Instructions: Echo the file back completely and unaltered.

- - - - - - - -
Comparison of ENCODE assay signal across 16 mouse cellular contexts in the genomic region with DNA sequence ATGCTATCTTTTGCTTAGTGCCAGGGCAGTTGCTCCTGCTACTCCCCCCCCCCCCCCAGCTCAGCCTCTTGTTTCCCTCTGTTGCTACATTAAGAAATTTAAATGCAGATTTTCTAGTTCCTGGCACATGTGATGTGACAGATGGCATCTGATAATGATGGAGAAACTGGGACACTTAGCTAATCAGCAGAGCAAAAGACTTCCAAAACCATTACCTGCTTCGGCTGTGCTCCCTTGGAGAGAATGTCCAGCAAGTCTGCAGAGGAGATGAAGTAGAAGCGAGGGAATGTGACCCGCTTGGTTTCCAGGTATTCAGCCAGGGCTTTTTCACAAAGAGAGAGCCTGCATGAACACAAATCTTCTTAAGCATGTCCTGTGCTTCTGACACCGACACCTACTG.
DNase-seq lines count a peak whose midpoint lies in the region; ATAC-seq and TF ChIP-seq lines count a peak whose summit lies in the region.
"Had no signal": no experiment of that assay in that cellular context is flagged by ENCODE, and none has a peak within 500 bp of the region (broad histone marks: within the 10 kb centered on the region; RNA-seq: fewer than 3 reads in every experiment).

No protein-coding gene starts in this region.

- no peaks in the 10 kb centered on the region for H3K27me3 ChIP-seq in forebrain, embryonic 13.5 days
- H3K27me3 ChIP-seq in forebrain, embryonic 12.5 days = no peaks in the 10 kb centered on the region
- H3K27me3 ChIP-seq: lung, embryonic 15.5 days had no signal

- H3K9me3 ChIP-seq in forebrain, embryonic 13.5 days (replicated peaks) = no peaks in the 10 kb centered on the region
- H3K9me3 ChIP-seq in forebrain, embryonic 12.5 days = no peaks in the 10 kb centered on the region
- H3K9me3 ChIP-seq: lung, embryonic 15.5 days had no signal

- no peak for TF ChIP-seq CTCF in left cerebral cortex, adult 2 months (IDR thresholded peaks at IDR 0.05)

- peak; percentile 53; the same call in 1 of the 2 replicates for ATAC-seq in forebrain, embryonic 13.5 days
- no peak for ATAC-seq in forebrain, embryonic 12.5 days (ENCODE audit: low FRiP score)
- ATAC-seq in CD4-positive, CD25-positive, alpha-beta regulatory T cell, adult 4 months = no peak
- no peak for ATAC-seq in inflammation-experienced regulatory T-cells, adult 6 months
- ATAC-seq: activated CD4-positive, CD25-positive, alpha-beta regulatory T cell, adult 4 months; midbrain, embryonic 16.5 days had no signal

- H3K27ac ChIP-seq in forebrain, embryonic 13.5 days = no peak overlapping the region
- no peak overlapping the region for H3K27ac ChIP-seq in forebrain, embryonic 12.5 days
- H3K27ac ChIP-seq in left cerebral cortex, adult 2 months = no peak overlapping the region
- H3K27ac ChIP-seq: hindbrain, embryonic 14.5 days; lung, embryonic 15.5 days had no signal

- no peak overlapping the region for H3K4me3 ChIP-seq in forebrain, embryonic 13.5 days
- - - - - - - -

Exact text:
Comparison of ENCODE assay signal across 16 mouse cellular contexts in the genomic region with DNA sequence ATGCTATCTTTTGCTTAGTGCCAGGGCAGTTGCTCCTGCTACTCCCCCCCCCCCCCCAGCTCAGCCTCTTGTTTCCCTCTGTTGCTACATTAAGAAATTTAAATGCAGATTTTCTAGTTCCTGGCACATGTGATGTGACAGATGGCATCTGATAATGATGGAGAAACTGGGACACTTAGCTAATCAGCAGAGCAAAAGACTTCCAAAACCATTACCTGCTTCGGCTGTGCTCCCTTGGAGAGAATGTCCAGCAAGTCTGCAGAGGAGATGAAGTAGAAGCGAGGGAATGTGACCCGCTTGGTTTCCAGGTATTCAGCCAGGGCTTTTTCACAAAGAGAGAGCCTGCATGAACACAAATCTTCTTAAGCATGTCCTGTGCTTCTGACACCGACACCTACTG.
DNase-seq lines count a peak whose midpoint lies in the region; ATAC-seq and TF ChIP-seq lines count a peak whose summit lies in the region.
"Had no signal": no experiment of that assay in that cellular context is flagged by ENCODE, and none has a peak within 500 bp of the region (broad histone marks: within the 10 kb centered on the region; RNA-seq: fewer than 3 reads in every experiment).

No protein-coding gene starts in this region.

- no peaks in the 10 kb centered on the region for H3K27me3 ChIP-seq in forebrain, embryonic 13.5 days
- H3K27me3 ChIP-seq in forebrain, embryonic 12.5 days = no peaks in the 10 kb centered on the region
- H3K27me3 ChIP-seq: lung, embryonic 15.5 days had no signal

- H3K9me3 ChIP-seq in forebrain, embryonic 13.5 days (replicated peaks) = no peaks in the 10 kb centered on the region
- H3K9me3 ChIP-seq in forebrain, embryonic 12.5 days = no peaks in the 10 kb centered on the region
- H3K9me3 ChIP-seq: lung, embryonic 15.5 days had no signal

- no peak for TF ChIP-seq CTCF in left cerebral cortex, adult 2 months (IDR thresholded peaks at IDR 0.05)

- peak; percentile 53; the same call in 1 of the 2 replicates for ATAC-seq in forebrain, embryonic 13.5 days
- no peak for ATAC-seq in forebrain, embryonic 12.5 days (ENCODE audit: low FRiP score)
- ATAC-seq in CD4-positive, CD25-positive, alpha-beta regulatory T cell, adult 4 months = no peak
- no peak for ATAC-seq in inflammation-experienced regulatory T-cells, adult 6 months
- ATAC-seq: activated CD4-positive, CD25-positive, alpha-beta regulatory T cell, adult 4 months; midbrain, embryonic 16.5 days had no signal

- H3K27ac ChIP-seq in forebrain, embryonic 13.5 days = no peak overlapping the region
- no peak overlapping the region for H3K27ac ChIP-seq in forebrain, embryonic 12.5 days
- H3K27ac ChIP-seq in left cerebral cortex, adult 2 months = no peak overlapping the region
- H3K27ac ChIP-seq: hindbrain, embryonic 14.5 days; lung, embryonic 15.5 days had no signal

- no peak overlapping the region for H3K4me3 ChIP-seq in forebrain, embryonic 13.5 days